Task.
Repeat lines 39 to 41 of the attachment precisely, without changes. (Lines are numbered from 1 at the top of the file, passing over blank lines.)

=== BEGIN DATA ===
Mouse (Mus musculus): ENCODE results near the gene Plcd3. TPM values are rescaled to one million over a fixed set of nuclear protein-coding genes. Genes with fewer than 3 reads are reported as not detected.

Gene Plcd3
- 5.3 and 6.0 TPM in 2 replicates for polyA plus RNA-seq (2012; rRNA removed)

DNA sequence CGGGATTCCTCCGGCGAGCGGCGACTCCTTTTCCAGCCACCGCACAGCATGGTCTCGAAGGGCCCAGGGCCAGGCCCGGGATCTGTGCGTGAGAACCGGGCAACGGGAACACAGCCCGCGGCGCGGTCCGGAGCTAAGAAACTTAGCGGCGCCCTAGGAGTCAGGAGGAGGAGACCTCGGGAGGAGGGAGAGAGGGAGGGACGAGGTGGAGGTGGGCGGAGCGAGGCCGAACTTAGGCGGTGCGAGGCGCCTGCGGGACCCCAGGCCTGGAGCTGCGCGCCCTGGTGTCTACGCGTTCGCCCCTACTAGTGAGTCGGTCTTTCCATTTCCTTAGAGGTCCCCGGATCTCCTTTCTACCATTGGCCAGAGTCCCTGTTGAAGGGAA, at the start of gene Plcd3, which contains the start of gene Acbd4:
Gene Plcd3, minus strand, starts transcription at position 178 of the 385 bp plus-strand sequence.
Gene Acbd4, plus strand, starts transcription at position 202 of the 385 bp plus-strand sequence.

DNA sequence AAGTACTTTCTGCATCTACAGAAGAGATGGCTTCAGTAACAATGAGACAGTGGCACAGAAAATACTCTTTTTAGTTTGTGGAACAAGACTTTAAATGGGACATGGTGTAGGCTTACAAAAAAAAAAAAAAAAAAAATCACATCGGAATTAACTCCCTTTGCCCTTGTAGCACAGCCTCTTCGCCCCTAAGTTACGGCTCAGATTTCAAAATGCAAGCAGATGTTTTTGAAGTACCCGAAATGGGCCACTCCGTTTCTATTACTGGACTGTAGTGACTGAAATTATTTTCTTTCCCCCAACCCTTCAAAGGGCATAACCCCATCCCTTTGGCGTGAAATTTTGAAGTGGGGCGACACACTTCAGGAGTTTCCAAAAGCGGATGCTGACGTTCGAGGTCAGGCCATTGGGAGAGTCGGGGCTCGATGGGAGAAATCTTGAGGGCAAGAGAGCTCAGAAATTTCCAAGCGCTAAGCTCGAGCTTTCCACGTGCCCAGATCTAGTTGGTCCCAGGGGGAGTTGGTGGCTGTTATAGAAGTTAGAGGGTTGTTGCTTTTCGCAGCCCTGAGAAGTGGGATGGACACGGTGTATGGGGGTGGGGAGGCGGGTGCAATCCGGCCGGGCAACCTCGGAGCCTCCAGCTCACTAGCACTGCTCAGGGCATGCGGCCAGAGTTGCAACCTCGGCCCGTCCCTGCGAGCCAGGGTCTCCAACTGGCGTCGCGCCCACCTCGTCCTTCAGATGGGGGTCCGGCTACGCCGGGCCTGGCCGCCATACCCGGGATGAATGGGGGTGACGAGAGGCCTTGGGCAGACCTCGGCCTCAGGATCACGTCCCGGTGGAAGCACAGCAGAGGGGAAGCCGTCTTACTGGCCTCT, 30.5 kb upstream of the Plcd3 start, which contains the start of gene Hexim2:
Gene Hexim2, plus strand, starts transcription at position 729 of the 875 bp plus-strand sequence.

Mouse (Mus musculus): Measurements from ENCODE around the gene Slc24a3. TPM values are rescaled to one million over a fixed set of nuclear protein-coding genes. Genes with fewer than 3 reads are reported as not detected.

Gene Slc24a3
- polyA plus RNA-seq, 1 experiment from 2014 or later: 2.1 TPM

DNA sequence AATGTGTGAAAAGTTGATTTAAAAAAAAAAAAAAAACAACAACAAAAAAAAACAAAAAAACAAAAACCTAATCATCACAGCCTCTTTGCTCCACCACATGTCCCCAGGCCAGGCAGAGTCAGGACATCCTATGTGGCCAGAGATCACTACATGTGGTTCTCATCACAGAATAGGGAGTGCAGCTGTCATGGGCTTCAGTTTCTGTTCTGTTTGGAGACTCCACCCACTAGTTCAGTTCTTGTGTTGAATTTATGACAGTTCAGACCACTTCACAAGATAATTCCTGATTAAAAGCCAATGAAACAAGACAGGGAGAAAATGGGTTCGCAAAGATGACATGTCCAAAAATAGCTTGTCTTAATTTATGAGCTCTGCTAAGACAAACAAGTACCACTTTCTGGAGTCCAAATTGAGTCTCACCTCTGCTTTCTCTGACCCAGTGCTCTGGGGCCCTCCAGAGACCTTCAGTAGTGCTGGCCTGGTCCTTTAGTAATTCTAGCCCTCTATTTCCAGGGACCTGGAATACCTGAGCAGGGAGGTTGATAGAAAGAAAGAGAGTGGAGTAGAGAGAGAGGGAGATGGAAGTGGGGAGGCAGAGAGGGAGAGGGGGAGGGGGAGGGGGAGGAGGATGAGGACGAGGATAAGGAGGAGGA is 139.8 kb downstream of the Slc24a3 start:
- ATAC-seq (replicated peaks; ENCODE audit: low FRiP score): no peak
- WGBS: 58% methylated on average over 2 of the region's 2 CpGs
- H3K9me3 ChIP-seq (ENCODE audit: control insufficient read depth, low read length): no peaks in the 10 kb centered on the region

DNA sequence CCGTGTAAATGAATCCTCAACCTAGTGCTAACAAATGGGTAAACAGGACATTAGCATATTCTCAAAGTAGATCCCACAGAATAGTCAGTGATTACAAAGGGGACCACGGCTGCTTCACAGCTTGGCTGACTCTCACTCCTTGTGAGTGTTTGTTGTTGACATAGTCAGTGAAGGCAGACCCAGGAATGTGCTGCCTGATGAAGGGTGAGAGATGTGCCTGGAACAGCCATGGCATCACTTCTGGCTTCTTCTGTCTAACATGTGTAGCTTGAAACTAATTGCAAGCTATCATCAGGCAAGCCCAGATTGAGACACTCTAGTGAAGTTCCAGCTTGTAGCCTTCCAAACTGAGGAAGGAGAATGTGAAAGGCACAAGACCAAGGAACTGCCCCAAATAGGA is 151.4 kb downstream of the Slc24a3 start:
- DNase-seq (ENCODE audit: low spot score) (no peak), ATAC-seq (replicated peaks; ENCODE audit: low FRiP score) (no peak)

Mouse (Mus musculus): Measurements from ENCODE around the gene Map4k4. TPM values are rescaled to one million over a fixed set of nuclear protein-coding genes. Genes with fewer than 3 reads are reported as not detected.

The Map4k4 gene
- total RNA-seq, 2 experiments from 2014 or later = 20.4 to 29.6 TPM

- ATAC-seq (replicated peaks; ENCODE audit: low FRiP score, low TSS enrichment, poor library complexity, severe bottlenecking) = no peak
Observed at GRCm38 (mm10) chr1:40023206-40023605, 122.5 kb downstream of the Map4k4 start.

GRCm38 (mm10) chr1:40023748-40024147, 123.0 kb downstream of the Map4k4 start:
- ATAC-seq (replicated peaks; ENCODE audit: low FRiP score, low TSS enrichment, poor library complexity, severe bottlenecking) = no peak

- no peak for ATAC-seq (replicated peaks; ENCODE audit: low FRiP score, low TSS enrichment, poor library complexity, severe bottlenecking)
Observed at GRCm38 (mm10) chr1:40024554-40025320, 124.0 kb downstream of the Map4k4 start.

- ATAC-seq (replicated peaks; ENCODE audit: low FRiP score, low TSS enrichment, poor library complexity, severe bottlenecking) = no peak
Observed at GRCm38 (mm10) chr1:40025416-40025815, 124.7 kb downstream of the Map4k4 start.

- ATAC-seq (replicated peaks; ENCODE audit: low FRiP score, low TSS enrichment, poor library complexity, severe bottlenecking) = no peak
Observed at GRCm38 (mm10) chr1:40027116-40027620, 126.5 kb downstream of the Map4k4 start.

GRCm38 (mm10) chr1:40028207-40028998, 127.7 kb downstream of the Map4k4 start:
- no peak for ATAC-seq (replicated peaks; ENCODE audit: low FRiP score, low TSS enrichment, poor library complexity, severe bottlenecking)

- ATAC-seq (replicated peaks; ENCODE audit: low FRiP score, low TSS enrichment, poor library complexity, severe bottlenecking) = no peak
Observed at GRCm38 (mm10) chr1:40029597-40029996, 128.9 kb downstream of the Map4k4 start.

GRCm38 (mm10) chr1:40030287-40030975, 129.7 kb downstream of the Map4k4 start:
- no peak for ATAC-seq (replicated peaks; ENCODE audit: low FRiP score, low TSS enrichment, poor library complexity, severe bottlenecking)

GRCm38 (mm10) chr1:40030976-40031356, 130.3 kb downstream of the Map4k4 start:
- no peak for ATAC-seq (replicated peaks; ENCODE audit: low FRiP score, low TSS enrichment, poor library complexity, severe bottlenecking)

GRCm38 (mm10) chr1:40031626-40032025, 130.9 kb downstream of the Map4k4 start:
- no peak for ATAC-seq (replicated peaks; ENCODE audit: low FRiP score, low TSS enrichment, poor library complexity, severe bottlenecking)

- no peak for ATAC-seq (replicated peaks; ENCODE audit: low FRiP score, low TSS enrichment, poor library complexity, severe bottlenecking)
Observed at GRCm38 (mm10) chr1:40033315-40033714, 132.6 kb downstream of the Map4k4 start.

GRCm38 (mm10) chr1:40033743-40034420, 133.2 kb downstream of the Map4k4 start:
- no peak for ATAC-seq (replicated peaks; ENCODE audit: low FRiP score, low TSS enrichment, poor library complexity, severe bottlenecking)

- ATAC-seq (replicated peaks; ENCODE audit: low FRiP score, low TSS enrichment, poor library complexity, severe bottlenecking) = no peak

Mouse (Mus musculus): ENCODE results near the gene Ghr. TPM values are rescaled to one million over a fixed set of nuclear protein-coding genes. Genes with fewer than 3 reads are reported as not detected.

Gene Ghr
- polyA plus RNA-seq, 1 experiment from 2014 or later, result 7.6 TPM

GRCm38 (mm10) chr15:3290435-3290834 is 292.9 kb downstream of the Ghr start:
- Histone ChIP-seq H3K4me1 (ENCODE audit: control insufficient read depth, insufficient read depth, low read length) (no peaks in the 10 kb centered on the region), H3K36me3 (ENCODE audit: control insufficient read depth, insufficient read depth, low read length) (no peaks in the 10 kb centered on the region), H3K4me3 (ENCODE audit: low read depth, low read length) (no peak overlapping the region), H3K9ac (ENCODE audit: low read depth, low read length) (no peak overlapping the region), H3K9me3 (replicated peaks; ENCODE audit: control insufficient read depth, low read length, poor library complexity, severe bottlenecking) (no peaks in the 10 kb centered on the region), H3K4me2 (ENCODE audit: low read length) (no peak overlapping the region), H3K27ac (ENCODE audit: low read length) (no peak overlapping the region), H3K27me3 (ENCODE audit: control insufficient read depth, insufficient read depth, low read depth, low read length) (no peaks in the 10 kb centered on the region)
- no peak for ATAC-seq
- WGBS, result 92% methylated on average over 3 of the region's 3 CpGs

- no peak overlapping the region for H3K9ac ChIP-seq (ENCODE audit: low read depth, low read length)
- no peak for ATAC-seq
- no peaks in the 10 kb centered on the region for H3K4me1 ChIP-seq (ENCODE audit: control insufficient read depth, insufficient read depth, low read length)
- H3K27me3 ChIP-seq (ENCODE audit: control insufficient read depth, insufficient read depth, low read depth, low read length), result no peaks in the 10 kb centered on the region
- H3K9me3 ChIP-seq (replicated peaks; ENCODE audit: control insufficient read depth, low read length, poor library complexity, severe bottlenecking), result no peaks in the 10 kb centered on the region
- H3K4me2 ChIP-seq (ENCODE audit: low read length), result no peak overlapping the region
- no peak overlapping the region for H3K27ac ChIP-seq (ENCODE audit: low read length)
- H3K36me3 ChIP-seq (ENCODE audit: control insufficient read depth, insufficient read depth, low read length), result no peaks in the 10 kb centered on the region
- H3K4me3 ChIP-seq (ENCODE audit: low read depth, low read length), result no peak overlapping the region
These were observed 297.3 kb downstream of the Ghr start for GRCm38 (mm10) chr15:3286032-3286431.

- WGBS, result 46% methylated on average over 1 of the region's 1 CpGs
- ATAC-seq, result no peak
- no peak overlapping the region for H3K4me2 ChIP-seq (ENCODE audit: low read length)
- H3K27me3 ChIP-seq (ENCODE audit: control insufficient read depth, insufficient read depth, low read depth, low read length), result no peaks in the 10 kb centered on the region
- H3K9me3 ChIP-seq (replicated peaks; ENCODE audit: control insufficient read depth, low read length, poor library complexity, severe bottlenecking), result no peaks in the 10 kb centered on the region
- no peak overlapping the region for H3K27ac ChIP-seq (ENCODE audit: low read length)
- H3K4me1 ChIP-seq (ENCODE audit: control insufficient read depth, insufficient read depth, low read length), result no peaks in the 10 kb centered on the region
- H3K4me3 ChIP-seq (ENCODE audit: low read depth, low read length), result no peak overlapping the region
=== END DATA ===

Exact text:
GRCm38 (mm10) chr1:40031626-40032025, 130.9 kb downstream of the Map4k4 start:
- no peak for ATAC-seq (replicated peaks; ENCODE audit: low FRiP score, low TSS enrichment, poor library complexity, severe bottlenecking)

- no peak for ATAC-seq (replicated peaks; ENCODE audit: low FRiP score, low TSS enrichment, poor library complexity, severe bottlenecking)